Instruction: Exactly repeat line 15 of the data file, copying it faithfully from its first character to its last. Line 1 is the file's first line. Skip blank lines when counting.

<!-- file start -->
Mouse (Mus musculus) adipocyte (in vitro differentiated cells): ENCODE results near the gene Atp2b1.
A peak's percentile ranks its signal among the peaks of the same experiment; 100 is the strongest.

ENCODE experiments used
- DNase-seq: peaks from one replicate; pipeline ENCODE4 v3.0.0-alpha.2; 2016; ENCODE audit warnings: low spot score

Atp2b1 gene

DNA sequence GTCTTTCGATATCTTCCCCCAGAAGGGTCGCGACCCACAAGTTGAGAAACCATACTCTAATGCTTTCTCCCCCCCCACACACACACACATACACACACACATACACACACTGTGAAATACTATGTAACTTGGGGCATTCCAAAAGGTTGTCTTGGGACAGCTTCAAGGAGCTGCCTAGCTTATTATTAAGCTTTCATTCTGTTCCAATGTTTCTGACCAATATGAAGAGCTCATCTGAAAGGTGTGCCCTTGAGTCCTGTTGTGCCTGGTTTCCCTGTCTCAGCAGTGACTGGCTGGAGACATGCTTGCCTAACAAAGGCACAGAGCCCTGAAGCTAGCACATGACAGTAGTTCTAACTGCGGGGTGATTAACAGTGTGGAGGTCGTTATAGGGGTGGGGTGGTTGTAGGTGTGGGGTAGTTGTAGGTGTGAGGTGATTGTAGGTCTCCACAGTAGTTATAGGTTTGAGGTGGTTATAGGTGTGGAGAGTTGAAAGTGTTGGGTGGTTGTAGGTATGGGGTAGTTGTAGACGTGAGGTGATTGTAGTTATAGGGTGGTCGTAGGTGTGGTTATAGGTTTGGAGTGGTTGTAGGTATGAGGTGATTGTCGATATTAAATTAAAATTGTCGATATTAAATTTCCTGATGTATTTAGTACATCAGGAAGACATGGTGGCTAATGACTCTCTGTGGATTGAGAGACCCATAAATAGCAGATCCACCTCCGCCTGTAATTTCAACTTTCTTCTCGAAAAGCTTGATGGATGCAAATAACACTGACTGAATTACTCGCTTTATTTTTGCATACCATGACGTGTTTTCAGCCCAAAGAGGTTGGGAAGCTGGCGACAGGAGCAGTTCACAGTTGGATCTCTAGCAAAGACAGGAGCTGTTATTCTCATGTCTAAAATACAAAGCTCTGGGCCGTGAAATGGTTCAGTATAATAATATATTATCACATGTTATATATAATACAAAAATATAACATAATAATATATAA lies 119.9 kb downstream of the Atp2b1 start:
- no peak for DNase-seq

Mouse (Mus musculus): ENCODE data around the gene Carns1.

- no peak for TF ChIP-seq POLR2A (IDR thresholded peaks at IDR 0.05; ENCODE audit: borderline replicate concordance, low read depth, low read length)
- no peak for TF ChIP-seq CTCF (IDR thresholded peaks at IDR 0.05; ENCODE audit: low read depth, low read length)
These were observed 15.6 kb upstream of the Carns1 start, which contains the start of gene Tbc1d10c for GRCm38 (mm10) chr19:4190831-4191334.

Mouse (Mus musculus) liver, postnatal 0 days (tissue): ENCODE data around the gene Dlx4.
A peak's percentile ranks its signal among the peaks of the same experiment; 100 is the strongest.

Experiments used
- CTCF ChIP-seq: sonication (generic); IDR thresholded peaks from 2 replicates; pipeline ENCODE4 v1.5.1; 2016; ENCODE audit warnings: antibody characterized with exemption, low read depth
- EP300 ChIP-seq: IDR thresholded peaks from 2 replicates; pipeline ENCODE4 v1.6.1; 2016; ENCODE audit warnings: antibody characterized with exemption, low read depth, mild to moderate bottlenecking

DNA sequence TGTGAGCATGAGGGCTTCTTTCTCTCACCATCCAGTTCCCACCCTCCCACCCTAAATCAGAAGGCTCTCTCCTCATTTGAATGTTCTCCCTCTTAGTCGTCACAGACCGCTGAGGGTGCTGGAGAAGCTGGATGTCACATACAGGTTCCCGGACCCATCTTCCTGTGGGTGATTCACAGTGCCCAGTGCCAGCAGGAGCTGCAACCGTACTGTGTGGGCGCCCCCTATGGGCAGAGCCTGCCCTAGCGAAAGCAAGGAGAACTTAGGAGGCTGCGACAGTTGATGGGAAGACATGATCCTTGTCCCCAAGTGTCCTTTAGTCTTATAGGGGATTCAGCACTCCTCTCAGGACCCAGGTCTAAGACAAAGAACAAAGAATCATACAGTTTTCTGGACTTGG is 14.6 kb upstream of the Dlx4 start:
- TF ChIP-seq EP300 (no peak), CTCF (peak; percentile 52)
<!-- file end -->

- CTCF ChIP-seq: sonication (generic); IDR thresholded peaks from 2 replicates; pipeline ENCODE4 v1.5.1; 2016; ENCODE audit warnings: antibody characterized with exemption, low read depth